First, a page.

As you may know from my last blog, I just finished designing a workshop on going from crisis management to control management. When we operate in crisis mode and an employee comes to us with a problem, we are quick to give the solution. The employee goes on his/her merry way and fixes the problem. A little bit later, the next one comes with another problem and so on. If the situation warrants immediate and quick decisions (i.e. is truly a crisis situation), this may be the best method of handling the problem. However, if it becomes the standard operating procedure, then you are establishing a pattern that not only limits your ability to be successful as a manager, but does little to develop your staff as well.
For example, let’s say Jon, our manager, has an employee that it having trouble meeting deadlines. Jon has a monthly meeting with this employee and finds that, yet again, she has missed a deadline on a project. By coincidence, Jon has just recently put to practice new project management software. He loves it; it’s helping him tremendously keep track of all his tasks. So, Jon eagerly suggests to the employee that he could purchase this project management software for her and set it up and that this should help her to keep better track of all her deadlines. She says, “okay” and Jon makes all the arrangements. What do you think happened? The next meeting comes and yet again, she missed the new deadline and comments, “I am having trouble with the software. It was a good idea, but I don’t have the time to put into understanding how to use it. It works for you, but not for me. Actually, it took more time away from my project and that’s why I didn’t meet my deadlines this month.”
If you want to transfer the accountability and responsibility for outcomes and build problem solving skills, you will need to adopt a new management strategy that requires a different set of skills. These coaching skills include: connecting, clarifying and reflecting, pathfinding, reinforcing and redirecting.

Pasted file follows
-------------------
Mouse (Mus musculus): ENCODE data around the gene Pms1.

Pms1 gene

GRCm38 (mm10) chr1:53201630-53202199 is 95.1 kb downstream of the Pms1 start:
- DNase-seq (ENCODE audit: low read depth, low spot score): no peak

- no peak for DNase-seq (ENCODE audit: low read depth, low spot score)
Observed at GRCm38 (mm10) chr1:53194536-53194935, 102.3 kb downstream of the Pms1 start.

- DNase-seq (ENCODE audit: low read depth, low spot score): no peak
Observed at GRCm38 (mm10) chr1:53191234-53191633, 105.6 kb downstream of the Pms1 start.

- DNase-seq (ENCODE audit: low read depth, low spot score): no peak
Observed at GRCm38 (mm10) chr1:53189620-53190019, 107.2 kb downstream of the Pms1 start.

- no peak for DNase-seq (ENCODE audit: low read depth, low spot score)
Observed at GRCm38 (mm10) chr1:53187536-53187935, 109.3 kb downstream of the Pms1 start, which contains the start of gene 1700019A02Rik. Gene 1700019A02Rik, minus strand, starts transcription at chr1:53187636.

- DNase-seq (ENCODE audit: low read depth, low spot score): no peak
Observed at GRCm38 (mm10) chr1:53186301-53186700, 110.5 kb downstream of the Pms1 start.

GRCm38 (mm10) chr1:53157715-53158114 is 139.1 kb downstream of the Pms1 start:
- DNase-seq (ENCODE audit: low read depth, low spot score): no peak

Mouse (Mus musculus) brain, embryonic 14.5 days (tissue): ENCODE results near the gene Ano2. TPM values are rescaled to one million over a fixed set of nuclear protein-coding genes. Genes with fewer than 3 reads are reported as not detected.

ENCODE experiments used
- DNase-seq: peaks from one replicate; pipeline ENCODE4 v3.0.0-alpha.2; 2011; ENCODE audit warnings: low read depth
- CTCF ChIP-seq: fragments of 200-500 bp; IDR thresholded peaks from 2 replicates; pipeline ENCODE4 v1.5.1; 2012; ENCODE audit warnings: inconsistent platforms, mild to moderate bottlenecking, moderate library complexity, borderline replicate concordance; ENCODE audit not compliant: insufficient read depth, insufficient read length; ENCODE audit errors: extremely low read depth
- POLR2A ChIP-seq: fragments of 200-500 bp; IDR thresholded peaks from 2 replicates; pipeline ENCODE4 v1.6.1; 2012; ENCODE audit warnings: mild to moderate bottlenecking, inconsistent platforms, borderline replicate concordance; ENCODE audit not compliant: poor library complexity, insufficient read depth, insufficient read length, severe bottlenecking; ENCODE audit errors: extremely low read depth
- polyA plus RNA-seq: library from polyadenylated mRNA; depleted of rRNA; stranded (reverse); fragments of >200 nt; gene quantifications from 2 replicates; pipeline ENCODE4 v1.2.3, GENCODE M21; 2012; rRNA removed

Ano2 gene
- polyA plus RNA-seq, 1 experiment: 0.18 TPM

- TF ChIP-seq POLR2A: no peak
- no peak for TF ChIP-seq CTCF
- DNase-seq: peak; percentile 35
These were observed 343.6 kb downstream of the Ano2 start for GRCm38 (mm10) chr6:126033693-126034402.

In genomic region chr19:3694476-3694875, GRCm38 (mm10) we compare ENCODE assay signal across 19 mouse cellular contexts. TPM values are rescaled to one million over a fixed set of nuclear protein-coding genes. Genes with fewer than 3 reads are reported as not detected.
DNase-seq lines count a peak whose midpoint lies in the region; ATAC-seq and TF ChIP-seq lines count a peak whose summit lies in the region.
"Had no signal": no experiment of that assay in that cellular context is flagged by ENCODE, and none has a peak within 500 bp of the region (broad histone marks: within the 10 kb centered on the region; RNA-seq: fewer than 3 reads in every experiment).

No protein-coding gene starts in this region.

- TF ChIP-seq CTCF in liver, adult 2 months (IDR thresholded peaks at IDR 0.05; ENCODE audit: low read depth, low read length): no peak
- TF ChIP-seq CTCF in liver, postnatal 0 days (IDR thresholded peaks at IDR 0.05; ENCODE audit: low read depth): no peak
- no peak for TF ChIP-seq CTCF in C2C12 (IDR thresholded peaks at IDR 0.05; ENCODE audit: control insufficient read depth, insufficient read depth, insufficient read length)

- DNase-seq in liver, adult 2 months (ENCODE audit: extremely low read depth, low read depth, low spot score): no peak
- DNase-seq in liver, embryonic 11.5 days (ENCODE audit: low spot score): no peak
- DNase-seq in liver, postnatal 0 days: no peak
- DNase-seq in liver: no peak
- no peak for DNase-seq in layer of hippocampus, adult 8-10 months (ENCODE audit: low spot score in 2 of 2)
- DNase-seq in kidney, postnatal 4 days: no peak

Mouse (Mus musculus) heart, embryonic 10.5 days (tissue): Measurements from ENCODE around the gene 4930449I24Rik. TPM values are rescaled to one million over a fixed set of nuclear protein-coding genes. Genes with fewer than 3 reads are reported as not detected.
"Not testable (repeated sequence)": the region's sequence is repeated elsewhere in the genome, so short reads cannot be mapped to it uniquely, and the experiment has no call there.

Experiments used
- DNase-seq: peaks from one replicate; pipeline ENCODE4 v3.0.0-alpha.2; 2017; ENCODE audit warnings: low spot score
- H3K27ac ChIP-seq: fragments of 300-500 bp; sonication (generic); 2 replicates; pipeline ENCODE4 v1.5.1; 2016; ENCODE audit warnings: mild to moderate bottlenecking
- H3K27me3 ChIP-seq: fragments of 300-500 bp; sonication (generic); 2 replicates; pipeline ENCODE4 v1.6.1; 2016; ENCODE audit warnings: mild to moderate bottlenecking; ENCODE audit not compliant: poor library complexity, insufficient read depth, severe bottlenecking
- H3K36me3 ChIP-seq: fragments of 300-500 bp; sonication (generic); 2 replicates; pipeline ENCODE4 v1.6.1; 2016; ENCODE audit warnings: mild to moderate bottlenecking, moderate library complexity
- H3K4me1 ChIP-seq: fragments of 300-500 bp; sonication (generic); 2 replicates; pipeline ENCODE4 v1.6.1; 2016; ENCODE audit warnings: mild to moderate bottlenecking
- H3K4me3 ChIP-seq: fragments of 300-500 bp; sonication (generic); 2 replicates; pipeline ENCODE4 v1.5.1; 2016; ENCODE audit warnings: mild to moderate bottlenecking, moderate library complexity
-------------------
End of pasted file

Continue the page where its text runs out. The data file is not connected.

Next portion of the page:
Connecting involves devoting your time and attention to talking with employees to find what they are working on, what’s giving them trouble etc. and asking good questions about employee work load and job issues. Connecting also requires you to practice attentive listening. Rather than being in the driver’s seat of the conversation, perhaps formulating in your own head what you’ll say next, here you are providing your uninterrupted attention to the employee. Based on the situation, this can be done very quickly or more formally in your office or some other place free of interruptions. Remember it is important to be fully present during this discussion and be prepared to devote your attention and time to listening to the employee. In our situation above, Jon, our manager, needed to connect with his employee to find out what was happening with the project and what was causing her to be late in meeting deadlines.
If you tend to be impatient when you don’t hear the answer right away, your employees could be accustomed to keeping quiet and you will answer your own question and give direction. Remember: silence is okay. Telling the employee, “take your time and gather your thoughts; there’s no rush;” will let the employee know that you are expecting a response to your question. Then wait for it.
If you practice “Connecting” on a regular basis with employees, you will begin to gather some really good information about employee needs, their problems and concerns, and areas for improvement. You will also go a long way towards building trust and good interpersonal relationships with your staff. After all, surveys tell us that the most important relationship for employee satisfaction in the workplace is the relationship with their immediate supervisor.